A proposal inspired by President Donald Trump’s refusal to release his tax returns advanced Tuesday in Washington state. A bill in the state Legislature would require candidates to release five years of returns before they could appear on either the primary or general election ballot in the state.
Senators approved the bill on a 28-21 vote Tuesday, sending it to the House.
“Although releasing tax returns has been the norm for about the last 40 years in presidential elections, unfortunately we’ve seen that norm broken,” said bill sponsor Sen. Patty Kuderer, a Bellevue Democrat, during debate Tuesday. Kuderer later confirmed she was referring to Trump.
How a candidate has handled their own financial affairs and personal investments are relevant details for voters choosing a commander-in-chief, Kuderer added.
“It’s become part of the vetting process,” Kuderer said later.
Kuderer’s proposal would apply only to candidates for president and vice president.
Presidents as far back as Richard Nixon have released their tax returns either during their campaigns or after being elected.
Trump initially promised to release his returns, but then reversed himself, pointing to an audit by the Internal Revenue Service, although experts and IRS officials have said audits don’t prohibit taxpayers from releasing their own returns.
Trump’s tax returns would contain information on his sources of income, how much he earned, and any strategies he used to reduce his tax bill.
But critics warned enacting the Washington proposal would invite an expensive legal fight, politicize the administration of elections, and put the state in an untenable position if a candidate defied the rule.
“We’re on really risky ground when we’re trying to place conditions on a federal election,” said Sen. Hans Zeiger, a Republican from Puyallup.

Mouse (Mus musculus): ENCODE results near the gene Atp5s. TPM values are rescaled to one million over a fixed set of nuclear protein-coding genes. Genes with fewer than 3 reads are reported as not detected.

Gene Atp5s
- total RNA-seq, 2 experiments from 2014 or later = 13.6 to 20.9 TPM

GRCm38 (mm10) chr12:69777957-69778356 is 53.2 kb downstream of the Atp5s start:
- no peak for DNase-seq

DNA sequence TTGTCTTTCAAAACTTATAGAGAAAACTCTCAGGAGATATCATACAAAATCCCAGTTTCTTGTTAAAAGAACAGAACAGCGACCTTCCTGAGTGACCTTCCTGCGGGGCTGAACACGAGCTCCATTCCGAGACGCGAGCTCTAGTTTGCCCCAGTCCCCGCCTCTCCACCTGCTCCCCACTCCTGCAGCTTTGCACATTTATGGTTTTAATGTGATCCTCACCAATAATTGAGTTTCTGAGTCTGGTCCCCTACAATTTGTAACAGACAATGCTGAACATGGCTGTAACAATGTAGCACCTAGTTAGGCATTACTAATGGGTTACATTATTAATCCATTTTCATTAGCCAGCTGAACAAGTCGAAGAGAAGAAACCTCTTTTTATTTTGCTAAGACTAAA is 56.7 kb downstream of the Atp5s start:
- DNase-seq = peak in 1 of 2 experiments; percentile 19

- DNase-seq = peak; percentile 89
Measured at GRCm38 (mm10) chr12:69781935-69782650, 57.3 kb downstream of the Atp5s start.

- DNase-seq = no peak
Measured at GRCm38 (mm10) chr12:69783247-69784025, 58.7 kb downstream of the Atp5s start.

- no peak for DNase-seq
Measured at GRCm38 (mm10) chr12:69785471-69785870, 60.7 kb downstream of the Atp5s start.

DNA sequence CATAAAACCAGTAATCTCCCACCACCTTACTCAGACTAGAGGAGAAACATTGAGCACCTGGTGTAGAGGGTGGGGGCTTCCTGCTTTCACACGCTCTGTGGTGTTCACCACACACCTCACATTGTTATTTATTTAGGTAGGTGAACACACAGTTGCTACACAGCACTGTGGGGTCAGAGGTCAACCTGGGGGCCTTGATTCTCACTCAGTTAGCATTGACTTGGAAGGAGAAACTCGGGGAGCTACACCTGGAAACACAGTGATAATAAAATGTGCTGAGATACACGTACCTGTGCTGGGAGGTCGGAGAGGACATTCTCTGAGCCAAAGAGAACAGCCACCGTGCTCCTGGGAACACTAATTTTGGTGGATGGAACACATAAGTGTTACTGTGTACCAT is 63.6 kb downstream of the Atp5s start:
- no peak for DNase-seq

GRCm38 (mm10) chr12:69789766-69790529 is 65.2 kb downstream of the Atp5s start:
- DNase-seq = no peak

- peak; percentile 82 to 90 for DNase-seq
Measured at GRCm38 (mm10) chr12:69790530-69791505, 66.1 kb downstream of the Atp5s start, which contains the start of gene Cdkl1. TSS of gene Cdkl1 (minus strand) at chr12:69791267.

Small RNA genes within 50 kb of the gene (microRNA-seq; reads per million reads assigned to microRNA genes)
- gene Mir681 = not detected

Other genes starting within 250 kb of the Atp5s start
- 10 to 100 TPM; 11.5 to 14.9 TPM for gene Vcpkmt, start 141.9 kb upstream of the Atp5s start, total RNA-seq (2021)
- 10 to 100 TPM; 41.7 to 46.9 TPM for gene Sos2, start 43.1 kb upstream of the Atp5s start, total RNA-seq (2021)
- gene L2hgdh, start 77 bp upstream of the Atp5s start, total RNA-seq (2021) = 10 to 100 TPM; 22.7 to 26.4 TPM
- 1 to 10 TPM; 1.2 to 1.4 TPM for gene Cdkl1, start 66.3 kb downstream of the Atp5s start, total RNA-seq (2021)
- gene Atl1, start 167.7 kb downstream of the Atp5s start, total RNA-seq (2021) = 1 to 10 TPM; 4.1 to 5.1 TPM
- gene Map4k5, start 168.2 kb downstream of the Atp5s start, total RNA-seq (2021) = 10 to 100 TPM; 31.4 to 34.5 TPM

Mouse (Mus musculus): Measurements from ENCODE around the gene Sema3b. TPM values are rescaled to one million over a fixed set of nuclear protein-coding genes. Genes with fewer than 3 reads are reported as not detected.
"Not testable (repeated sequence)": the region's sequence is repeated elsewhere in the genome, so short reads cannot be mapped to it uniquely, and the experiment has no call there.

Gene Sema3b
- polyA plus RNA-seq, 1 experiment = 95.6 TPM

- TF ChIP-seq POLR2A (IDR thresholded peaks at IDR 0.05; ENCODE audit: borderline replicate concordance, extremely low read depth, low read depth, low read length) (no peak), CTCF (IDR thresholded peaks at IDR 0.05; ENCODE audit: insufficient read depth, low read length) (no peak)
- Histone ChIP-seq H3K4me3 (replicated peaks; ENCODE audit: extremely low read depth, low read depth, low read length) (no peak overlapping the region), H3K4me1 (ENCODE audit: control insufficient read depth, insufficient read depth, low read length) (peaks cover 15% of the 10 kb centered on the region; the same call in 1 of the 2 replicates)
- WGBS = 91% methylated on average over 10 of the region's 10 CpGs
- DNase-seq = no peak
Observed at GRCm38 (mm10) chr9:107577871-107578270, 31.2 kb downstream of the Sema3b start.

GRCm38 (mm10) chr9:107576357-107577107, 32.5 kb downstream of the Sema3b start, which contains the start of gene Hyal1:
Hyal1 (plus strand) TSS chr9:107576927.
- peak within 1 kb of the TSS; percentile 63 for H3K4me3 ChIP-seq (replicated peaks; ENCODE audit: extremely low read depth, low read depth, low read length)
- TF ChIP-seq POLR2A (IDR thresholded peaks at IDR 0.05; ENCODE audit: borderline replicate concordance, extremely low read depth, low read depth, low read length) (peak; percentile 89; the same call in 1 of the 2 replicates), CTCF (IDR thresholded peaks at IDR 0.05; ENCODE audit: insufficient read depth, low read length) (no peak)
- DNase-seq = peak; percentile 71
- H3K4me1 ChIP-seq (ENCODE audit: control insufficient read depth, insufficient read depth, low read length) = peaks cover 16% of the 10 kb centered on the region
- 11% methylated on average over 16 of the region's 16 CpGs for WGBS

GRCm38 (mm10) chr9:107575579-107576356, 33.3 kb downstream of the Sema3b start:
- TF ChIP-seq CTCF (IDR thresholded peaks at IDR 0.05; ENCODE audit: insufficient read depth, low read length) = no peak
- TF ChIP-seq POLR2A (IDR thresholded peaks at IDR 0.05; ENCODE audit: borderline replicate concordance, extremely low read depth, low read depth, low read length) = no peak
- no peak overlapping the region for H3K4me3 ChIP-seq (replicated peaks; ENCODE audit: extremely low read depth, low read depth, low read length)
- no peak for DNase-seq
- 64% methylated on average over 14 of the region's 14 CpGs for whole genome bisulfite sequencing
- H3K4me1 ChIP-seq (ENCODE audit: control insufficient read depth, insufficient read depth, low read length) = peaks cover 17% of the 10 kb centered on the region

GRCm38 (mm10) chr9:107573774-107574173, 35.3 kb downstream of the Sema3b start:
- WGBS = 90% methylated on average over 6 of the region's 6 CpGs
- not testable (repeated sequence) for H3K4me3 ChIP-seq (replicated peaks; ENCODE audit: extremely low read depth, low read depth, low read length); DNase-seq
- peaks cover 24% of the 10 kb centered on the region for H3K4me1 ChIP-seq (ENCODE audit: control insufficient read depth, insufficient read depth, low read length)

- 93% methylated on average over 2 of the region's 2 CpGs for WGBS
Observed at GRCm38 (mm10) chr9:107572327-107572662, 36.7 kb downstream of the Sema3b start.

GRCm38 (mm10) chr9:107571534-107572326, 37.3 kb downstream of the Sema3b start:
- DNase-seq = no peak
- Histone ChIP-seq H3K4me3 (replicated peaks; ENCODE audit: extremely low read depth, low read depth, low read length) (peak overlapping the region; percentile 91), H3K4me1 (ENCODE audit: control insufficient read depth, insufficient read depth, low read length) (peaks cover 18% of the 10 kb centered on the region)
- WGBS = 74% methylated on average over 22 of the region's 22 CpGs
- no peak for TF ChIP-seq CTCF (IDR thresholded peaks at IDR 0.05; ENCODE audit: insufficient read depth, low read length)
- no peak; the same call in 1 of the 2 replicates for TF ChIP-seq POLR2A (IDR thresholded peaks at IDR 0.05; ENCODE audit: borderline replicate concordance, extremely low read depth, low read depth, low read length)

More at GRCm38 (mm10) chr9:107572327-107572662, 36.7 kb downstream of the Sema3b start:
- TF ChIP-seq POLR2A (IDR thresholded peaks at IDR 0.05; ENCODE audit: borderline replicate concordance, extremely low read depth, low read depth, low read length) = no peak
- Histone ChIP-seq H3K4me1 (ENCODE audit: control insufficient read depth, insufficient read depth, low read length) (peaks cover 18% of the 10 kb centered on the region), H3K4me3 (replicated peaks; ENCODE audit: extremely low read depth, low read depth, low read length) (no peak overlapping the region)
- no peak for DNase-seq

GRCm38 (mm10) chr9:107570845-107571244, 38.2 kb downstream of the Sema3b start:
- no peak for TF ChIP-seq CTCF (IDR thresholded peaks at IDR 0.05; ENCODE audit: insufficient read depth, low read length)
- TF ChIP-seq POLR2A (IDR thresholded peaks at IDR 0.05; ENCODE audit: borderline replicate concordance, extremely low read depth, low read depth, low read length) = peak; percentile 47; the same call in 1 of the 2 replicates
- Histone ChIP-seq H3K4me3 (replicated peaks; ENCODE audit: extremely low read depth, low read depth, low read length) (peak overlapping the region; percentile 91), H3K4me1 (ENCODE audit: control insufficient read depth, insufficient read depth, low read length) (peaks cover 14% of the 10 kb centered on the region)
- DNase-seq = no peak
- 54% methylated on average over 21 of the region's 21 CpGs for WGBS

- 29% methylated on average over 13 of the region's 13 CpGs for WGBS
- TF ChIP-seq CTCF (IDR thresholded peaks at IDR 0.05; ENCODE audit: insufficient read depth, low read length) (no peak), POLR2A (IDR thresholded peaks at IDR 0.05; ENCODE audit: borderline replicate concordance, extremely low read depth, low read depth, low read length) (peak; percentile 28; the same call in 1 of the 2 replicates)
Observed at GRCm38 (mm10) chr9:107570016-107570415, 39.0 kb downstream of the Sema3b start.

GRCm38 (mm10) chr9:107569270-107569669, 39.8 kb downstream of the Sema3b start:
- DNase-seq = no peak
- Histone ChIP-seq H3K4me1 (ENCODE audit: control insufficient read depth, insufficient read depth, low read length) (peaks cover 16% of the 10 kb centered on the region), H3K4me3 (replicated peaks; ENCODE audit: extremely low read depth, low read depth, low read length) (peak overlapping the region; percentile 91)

Some also expressed a deeper unease with forcing candidates into transparency, and warned legislators could see the same expectation turned back on themselves in future elections.
“I just don’t understand why in the world you would promote something that would connote that there’s something suspicious about the activities of our elected officials,” said Sen. Maureen Walsh, R-Walla Walla.
At least 25 states have proposed similar bills in recent years according to the National Conference of State Legislatures, spurring wide debate over whether states have the Constitutional authority to make such rules.
The U.S. Supreme Court has held that states cannot add to the qualifications of senators and congressional representatives outlined in the Constitution.
But legal experts have said the law is at least partly unclear, since the Constitution also gives states the power to set rules for how presidential elections are held within their borders.
In an advisory letter issued before Tuesday’s vote, Washington Attorney General Bob Ferguson and solicitor general Noah Purcell told lawmakers they thought the proposal was legal.
“The disclosure requirement you propose is likely Constitutional,” the pair wrote.
But the pair added in the same letter that because of the many possible interpretations of the law, if it passed the bill “would definitely be challenged in court.”
In addition to requiring candidates to turn over their tax returns, the bill would also direct the Secretary of State to post them publicly.
New Jersey lawmakers approved a similar measure in 2017, but Republican Gov. Chris Christie vetoed it, calling a political stunt.